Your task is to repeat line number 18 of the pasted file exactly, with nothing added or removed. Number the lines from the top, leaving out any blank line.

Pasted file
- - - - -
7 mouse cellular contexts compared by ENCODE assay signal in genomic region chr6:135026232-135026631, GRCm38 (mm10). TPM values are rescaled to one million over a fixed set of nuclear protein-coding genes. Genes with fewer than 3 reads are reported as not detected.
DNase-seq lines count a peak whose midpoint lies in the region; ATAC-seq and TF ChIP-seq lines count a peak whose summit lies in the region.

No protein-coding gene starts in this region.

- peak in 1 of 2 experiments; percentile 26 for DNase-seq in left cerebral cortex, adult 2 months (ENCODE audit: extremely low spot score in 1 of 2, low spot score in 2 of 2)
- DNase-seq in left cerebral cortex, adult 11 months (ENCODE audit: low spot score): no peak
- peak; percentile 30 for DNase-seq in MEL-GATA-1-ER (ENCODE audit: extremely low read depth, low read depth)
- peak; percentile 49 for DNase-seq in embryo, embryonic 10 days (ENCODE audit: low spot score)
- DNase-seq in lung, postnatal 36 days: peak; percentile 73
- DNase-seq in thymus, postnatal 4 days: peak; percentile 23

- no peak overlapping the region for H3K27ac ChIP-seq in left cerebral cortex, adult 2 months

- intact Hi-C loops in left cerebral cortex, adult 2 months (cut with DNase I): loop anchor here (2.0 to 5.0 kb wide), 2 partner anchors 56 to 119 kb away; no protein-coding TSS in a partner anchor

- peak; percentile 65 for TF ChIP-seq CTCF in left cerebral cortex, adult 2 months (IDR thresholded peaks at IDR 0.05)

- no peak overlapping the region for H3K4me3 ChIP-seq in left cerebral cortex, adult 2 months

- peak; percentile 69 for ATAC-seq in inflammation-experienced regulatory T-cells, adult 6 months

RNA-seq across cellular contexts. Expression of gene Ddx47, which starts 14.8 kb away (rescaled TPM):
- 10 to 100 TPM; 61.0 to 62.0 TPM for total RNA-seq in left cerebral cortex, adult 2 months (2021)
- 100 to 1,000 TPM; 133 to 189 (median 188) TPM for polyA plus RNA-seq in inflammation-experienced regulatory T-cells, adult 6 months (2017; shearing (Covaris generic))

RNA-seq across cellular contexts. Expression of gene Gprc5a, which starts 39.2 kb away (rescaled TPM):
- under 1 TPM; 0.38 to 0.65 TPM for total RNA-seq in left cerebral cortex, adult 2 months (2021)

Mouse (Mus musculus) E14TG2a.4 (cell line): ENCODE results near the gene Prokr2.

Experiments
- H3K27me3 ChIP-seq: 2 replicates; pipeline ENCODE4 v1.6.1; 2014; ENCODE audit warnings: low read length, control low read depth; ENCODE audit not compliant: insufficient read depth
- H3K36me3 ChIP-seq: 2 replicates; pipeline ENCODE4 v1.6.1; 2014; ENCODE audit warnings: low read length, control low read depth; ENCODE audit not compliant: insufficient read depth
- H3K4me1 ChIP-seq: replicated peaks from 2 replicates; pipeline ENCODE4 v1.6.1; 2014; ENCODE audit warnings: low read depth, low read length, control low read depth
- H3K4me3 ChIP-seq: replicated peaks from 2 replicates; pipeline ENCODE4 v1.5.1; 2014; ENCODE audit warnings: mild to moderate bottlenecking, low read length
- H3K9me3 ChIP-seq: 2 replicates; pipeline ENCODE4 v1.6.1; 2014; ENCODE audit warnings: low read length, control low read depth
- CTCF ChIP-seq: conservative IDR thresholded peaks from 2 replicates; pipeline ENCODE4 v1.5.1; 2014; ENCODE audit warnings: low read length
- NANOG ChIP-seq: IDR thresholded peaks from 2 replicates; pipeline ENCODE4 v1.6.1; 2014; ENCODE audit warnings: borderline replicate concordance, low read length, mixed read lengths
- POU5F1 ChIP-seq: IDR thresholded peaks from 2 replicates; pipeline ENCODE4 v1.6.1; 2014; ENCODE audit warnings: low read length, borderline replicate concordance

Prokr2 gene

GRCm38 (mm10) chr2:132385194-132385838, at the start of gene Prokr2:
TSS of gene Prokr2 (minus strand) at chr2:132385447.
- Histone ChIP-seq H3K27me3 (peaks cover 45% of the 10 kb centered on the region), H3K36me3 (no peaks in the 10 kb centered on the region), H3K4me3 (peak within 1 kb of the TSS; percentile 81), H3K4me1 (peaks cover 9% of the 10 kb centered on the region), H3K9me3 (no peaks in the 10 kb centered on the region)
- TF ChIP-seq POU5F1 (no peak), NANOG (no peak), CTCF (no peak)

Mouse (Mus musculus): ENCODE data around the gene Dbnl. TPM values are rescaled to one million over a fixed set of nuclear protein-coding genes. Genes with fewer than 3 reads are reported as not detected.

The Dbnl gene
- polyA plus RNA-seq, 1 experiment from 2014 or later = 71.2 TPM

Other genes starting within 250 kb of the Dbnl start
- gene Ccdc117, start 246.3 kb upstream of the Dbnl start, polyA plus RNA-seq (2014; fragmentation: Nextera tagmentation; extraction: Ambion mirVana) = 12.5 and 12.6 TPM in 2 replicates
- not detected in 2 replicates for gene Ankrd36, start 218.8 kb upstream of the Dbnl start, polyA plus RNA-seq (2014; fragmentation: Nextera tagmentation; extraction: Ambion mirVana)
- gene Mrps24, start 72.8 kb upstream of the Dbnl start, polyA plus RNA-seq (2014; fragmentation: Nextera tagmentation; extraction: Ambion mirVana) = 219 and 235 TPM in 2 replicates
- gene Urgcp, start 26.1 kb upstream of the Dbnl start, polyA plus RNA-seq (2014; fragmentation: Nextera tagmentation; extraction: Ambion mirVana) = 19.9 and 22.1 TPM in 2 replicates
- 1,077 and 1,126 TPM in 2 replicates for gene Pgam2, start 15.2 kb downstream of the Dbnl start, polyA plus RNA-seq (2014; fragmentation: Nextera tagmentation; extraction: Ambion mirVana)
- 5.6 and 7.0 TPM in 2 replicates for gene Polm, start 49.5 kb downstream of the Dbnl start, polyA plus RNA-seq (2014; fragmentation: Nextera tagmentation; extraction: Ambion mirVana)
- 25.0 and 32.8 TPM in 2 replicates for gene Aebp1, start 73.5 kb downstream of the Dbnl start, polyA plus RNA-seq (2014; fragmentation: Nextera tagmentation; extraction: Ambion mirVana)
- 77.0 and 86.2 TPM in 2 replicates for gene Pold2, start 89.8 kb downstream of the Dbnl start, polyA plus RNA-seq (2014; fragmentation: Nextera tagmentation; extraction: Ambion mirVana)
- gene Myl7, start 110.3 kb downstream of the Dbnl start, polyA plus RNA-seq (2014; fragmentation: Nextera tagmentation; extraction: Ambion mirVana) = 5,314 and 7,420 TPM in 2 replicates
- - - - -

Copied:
RNA-seq across cellular contexts. Expression of gene Gprc5a, which starts 39.2 kb away (rescaled TPM):